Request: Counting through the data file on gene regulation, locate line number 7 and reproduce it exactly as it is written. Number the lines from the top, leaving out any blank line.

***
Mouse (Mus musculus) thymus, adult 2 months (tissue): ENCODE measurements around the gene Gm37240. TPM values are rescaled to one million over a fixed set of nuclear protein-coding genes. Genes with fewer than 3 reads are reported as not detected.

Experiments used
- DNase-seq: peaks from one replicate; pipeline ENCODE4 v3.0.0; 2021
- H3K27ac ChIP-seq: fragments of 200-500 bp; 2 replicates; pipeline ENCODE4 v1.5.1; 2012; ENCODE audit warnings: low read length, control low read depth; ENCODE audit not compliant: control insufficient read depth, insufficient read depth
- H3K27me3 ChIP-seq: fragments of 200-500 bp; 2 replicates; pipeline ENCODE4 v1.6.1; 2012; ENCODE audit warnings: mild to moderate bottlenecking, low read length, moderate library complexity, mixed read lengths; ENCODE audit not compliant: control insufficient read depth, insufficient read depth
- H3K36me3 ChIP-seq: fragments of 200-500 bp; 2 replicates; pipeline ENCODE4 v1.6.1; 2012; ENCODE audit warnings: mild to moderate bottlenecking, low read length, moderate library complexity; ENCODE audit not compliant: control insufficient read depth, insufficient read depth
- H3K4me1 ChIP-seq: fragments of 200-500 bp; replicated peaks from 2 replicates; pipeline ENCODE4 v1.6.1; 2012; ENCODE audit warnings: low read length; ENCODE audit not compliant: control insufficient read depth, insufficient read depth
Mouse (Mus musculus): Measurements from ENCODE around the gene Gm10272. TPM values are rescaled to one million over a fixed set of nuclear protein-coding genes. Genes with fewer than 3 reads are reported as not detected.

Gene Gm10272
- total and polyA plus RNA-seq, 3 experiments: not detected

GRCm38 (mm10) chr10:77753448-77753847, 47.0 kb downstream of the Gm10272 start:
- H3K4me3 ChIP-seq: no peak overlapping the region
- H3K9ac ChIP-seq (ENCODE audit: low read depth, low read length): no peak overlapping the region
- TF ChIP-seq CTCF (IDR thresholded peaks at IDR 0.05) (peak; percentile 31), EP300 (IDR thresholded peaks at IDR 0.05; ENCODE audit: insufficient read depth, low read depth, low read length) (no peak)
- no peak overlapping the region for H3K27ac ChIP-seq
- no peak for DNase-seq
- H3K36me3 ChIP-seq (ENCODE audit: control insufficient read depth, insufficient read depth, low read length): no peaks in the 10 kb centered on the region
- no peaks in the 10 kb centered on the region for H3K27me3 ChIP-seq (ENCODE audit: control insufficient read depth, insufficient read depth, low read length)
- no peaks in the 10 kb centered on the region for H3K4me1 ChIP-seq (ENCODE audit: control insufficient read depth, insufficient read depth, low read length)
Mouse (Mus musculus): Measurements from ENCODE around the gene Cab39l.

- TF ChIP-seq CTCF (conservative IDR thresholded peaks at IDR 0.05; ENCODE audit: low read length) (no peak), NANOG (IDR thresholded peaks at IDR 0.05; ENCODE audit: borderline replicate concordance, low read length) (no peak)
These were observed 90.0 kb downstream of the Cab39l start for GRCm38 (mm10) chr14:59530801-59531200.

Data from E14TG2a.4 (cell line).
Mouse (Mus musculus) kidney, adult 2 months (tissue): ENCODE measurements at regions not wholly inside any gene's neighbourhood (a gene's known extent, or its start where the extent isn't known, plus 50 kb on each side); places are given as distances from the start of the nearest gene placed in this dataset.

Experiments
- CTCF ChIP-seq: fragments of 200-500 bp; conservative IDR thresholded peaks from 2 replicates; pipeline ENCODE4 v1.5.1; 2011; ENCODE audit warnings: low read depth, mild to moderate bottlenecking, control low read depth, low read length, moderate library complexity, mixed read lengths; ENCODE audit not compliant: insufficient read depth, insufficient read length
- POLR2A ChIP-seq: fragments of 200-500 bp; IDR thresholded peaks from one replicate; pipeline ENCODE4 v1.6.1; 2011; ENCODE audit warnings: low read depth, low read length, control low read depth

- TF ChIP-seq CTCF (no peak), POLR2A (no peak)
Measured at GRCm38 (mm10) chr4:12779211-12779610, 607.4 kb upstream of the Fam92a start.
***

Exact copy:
- H3K4me1 ChIP-seq: fragments of 200-500 bp; replicated peaks from 2 replicates; pipeline ENCODE4 v1.6.1; 2012; ENCODE audit warnings: low read length; ENCODE audit not compliant: control insufficient read depth, insufficient read depth